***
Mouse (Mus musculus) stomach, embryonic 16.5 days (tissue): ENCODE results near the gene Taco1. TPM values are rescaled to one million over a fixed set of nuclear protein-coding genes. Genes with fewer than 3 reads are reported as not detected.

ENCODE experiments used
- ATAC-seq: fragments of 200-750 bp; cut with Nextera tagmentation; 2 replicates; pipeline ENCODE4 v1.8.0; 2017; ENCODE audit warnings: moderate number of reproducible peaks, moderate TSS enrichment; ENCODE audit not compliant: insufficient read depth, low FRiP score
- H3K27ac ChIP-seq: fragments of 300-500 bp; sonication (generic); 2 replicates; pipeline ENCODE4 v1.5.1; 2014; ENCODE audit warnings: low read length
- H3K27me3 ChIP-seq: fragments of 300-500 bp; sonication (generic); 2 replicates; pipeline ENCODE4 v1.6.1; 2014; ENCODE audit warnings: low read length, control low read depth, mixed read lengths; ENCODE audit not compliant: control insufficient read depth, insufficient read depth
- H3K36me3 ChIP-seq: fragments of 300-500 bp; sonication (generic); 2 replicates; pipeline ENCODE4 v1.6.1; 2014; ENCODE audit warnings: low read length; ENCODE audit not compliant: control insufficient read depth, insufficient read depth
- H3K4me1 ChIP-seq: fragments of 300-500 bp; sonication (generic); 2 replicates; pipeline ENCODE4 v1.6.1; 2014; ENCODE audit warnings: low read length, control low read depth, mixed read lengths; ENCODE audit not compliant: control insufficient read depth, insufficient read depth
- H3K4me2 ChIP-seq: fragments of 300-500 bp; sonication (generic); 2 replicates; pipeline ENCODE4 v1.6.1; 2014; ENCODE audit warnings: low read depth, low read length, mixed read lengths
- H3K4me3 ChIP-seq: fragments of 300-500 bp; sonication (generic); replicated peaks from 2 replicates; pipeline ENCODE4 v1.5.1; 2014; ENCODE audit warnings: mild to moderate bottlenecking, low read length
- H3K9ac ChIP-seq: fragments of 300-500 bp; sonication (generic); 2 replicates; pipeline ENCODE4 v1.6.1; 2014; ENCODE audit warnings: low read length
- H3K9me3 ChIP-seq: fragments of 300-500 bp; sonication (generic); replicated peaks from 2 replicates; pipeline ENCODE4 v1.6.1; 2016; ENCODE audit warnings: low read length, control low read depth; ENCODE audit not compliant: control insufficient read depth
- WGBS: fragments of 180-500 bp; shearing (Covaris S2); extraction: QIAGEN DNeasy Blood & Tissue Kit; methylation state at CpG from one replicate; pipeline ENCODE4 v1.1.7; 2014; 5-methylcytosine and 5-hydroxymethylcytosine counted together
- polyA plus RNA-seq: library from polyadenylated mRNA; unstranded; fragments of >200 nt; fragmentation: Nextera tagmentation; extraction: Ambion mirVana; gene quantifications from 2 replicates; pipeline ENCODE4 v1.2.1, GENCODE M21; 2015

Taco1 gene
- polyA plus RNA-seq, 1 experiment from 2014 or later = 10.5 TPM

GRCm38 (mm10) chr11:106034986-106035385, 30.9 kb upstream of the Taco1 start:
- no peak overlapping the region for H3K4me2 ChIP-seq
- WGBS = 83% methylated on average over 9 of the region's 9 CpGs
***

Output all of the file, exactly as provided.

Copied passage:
Mouse (Mus musculus) stomach, embryonic 16.5 days (tissue): ENCODE results near the gene Taco1. TPM values are rescaled to one million over a fixed set of nuclear protein-coding genes. Genes with fewer than 3 reads are reported as not detected.

ENCODE experiments used
- ATAC-seq: fragments of 200-750 bp; cut with Nextera tagmentation; 2 replicates; pipeline ENCODE4 v1.8.0; 2017; ENCODE audit warnings: moderate number of reproducible peaks, moderate TSS enrichment; ENCODE audit not compliant: insufficient read depth, low FRiP score
- H3K27ac ChIP-seq: fragments of 300-500 bp; sonication (generic); 2 replicates; pipeline ENCODE4 v1.5.1; 2014; ENCODE audit warnings: low read length
- H3K27me3 ChIP-seq: fragments of 300-500 bp; sonication (generic); 2 replicates; pipeline ENCODE4 v1.6.1; 2014; ENCODE audit warnings: low read length, control low read depth, mixed read lengths; ENCODE audit not compliant: control insufficient read depth, insufficient read depth
- H3K36me3 ChIP-seq: fragments of 300-500 bp; sonication (generic); 2 replicates; pipeline ENCODE4 v1.6.1; 2014; ENCODE audit warnings: low read length; ENCODE audit not compliant: control insufficient read depth, insufficient read depth
- H3K4me1 ChIP-seq: fragments of 300-500 bp; sonication (generic); 2 replicates; pipeline ENCODE4 v1.6.1; 2014; ENCODE audit warnings: low read length, control low read depth, mixed read lengths; ENCODE audit not compliant: control insufficient read depth, insufficient read depth
- H3K4me2 ChIP-seq: fragments of 300-500 bp; sonication (generic); 2 replicates; pipeline ENCODE4 v1.6.1; 2014; ENCODE audit warnings: low read depth, low read length, mixed read lengths
- H3K4me3 ChIP-seq: fragments of 300-500 bp; sonication (generic); replicated peaks from 2 replicates; pipeline ENCODE4 v1.5.1; 2014; ENCODE audit warnings: mild to moderate bottlenecking, low read length
- H3K9ac ChIP-seq: fragments of 300-500 bp; sonication (generic); 2 replicates; pipeline ENCODE4 v1.6.1; 2014; ENCODE audit warnings: low read length
- H3K9me3 ChIP-seq: fragments of 300-500 bp; sonication (generic); replicated peaks from 2 replicates; pipeline ENCODE4 v1.6.1; 2016; ENCODE audit warnings: low read length, control low read depth; ENCODE audit not compliant: control insufficient read depth
- WGBS: fragments of 180-500 bp; shearing (Covaris S2); extraction: QIAGEN DNeasy Blood & Tissue Kit; methylation state at CpG from one replicate; pipeline ENCODE4 v1.1.7; 2014; 5-methylcytosine and 5-hydroxymethylcytosine counted together
- polyA plus RNA-seq: library from polyadenylated mRNA; unstranded; fragments of >200 nt; fragmentation: Nextera tagmentation; extraction: Ambion mirVana; gene quantifications from 2 replicates; pipeline ENCODE4 v1.2.1, GENCODE M21; 2015

Taco1 gene
- polyA plus RNA-seq, 1 experiment from 2014 or later = 10.5 TPM

GRCm38 (mm10) chr11:106034986-106035385, 30.9 kb upstream of the Taco1 start:
- no peak overlapping the region for H3K4me2 ChIP-seq
- WGBS = 83% methylated on average over 9 of the region's 9 CpGs